come but there ensued a cruel and terrible skirmish, which lasted the most part of the day, both contending for the victory with great obstinacy. The Clan Donald, in the end, overthrew their enemies, hurt Alexander Macleod, and took him prisoner, with Neil MacAlister Roy, and 30 others of the chiefest men among the Siol Tormoit, killed two near kinsmen of Sir Rory Macleod's, John MacTormoit and Tormot MacTormoit, with many others. After this skirmish there followed a reconciliation betwixt them, by the mediation of old Angus Macdonald of Kintyre, the Laird of Coll, and others. Then Donald Gorm delivered unto Sir Rory Macleod all the prisoners taken at Ben-a-Chuilinn together with his brother, Alexander Macleod; since which time they have continued in peace and quietness.

A. M. (To be continued.)




THE WIDOW'S CURSE. GLENFALCON is one of the most charming places in the Highlands. The beautiful bay which bears its name is in the form of a horse shoe, around which the little village is built. On three sides, the bay is surrounded by hills and walls of rock, sloping towards the sea. Outside the bay, to the east, lies a picturesque loch-a long, narrow inlet of the sea, with two pretty islands at its mouth. To the north, is a narrow stretch of fertile land, while the Isle of Skye lies to the west, thus forming a great basin of water sheltered on every side. In the centre of this basin lies a beautiful group of islands, making as fair a scene as the eye could wish to rest upon. On the western side of the bay is a fine glen, divided into two parts by the action of a mountain torrent that, by long ages of hard work, has made a deep bed for itself in the solid rock through which it tumbles noisily till it reaches the bay. In this glen the mournful spectacle of seven or eight ruined cottages may still be seen. These humble dwellings were desolated, and their inhabitants turned adrift to find other homes, or starve, by the despotic will of one man.

Our story opens on a beautiful evening in the middle of August, 184. The sun is just disappearing over the cliffs, and his parting rays throw a red glow over the sails of the fishing boats in the bay. A few old women, too feeble to do harder work, sit at their doors spinning or knitting. Among them is a widow, named Cameron, and her daughter, Jessie, a delicate child of twelve years, who is employed in reading aloud. Mrs. Cameron's husband was drowned at the herring fishing two years before, and the widow and her child had been left totally unprovided for. The men of the West are under the necessity of risking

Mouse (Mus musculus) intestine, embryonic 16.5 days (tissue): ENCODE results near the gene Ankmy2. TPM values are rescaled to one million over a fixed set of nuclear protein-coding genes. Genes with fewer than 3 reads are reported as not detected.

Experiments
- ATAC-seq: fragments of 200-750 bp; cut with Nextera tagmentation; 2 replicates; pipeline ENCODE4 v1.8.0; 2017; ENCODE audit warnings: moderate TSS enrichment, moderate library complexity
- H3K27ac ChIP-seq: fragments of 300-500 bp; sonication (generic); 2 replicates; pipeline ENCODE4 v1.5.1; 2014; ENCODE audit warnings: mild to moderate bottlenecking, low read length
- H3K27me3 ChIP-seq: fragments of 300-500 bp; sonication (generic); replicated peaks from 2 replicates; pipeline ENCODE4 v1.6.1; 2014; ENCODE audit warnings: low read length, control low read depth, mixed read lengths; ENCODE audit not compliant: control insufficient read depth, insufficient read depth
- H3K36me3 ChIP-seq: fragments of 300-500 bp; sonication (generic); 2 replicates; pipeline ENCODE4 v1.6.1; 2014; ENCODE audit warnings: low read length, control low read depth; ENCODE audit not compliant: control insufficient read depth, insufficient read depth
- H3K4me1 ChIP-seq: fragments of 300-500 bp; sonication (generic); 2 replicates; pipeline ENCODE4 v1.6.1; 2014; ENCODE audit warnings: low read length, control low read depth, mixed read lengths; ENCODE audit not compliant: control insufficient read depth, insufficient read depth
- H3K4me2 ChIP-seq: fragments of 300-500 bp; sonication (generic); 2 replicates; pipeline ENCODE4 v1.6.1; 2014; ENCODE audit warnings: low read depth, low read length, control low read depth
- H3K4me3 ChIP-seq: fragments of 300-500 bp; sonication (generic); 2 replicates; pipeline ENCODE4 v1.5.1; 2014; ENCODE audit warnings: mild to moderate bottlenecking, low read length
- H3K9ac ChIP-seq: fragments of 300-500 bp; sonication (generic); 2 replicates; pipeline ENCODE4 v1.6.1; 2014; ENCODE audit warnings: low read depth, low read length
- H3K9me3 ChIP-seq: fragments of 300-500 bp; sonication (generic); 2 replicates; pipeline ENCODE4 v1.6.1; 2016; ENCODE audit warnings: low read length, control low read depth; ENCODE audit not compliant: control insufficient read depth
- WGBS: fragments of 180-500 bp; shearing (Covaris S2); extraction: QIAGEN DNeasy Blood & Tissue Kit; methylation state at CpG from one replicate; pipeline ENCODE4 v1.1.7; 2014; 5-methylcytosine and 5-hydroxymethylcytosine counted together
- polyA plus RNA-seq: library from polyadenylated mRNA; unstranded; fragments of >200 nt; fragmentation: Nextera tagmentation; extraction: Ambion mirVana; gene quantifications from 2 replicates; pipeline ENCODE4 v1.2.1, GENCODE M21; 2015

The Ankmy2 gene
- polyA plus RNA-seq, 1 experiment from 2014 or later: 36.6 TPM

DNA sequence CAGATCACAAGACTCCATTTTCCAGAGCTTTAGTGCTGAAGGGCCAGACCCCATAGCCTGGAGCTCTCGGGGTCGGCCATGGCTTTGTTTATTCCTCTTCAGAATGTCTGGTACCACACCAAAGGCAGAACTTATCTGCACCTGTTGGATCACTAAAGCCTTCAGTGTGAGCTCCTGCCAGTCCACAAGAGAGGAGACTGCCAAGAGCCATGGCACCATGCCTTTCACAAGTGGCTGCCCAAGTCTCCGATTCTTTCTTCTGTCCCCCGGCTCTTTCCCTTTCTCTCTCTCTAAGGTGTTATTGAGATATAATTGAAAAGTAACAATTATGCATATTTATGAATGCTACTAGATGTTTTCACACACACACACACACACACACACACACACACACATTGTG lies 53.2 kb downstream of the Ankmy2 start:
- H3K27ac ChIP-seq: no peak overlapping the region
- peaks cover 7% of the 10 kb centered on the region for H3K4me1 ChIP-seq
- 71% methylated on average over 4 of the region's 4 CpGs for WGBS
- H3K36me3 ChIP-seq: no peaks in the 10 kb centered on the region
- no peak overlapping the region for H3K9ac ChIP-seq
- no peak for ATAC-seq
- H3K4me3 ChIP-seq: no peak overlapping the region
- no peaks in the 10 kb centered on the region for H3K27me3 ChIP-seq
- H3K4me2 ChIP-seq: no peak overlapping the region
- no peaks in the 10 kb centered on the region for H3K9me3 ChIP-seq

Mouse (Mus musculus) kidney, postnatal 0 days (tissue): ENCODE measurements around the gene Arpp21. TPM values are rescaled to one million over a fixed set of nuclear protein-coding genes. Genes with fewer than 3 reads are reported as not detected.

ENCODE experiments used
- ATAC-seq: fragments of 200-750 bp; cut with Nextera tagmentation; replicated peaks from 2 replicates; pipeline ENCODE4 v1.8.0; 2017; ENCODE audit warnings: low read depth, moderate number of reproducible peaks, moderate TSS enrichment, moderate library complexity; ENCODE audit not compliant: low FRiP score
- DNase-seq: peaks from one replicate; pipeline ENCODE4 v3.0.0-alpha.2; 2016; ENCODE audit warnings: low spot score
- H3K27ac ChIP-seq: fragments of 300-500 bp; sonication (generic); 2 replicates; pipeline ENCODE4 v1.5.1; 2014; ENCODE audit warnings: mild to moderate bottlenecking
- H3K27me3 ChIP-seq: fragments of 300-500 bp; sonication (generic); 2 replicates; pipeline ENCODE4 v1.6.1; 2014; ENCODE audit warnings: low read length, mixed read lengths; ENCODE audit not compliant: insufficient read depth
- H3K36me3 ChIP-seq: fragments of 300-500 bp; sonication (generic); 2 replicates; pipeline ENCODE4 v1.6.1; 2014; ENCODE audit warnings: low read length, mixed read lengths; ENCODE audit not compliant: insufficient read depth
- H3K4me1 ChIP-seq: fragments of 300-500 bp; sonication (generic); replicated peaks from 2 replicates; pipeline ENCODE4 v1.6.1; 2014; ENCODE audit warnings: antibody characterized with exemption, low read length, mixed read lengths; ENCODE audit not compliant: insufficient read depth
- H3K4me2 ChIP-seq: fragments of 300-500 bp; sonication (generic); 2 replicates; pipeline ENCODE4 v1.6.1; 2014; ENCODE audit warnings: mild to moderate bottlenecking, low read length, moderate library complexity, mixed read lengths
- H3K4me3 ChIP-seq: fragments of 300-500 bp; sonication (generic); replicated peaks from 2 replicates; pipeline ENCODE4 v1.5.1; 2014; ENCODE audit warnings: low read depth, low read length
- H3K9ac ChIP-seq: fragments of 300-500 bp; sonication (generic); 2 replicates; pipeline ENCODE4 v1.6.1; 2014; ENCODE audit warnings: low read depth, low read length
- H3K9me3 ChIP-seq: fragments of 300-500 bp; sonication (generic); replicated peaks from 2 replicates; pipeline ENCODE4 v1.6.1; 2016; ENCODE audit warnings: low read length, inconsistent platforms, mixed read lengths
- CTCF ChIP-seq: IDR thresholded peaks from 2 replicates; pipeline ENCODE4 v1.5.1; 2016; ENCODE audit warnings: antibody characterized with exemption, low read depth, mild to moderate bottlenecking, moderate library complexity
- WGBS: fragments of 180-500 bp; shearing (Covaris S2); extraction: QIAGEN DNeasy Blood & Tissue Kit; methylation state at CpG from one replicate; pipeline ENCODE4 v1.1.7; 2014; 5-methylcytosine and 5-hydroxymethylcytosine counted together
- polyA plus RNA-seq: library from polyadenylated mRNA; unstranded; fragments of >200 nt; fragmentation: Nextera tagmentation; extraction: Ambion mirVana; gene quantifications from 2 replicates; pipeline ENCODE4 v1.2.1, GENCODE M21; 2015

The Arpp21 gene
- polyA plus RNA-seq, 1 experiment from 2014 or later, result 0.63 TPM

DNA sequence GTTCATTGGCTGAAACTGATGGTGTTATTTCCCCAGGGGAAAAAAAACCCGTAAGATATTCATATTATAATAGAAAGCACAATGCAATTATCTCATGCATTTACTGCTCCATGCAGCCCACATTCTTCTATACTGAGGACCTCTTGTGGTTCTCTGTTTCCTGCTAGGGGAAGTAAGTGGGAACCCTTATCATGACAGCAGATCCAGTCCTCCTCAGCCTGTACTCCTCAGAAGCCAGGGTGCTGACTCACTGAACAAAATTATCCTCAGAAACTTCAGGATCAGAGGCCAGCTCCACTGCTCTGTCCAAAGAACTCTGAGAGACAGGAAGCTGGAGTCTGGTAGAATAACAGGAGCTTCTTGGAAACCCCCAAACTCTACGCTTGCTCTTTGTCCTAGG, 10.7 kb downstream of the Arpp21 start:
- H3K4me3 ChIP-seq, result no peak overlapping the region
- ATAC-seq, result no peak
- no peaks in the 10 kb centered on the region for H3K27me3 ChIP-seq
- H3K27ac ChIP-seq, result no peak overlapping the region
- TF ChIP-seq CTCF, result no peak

their lives at the fishing, as, in consequence of the unjust laws, they cannot get a living from the soil.

The neighbours were willing to assist the poor widow to the full extent of their power; but as one cannot get blood from a stone, neither can money be got from people who are drained of their last farthing by the exactions of rack-renting landlords. The kindly people did what they could to help the widow and the fatherless child, by tilling her little croft for her. Thus, with a struggle, Mrs. Cameron managed to live, and keep Jessie at school. The poor child had always been delicate; the cold breath of winter in that Northern isle dealt hardly with her. During the two previous winters she had suffered much, and she was yet very weak and ailing, sorely needing that good living and medical advice which her mother's poverty prevented her having. She was like a summer flower that could only live in the bright sunshine. The widow dreaded the approach of winter, on account of the suffering it caused to her only child, whom she loved more than her own life.

Owing to an exceptionally bad season, the crofters had been unable to pay their rents at the last term. The proprietor of the estate was a hard, stern man. No excuses would be accepted by him for non-payment of rent. When informed that his tenants were unable to pay, and craved a little indulgence until the next summer, he gave orders to his factor that, unless he were paid, not only the sum due at Martinmas, but also the arrears, the tenants, one and all, should be evicted. These harsh instructions were duly made known to the people; but what could they do? They had no money, and they had no place to go to. The next year's rent was due on November 11th, so, after consultation together, they again drew up an urgent appeal for indulgence till the summer. The only reply vouchsafed was a repetition of the former threat. The people were in despair, but were powerless to help themselves; their only hope was that, at the last moment, the landlord might relent. In this miserable state of uncertainty the dreaded uth of November came and passed, without any further intercourse between the landlord and his tenants.

On the morning of the 23rd November, the head factor of the estate, the under factor, a sheriff-officer, and a party of policemen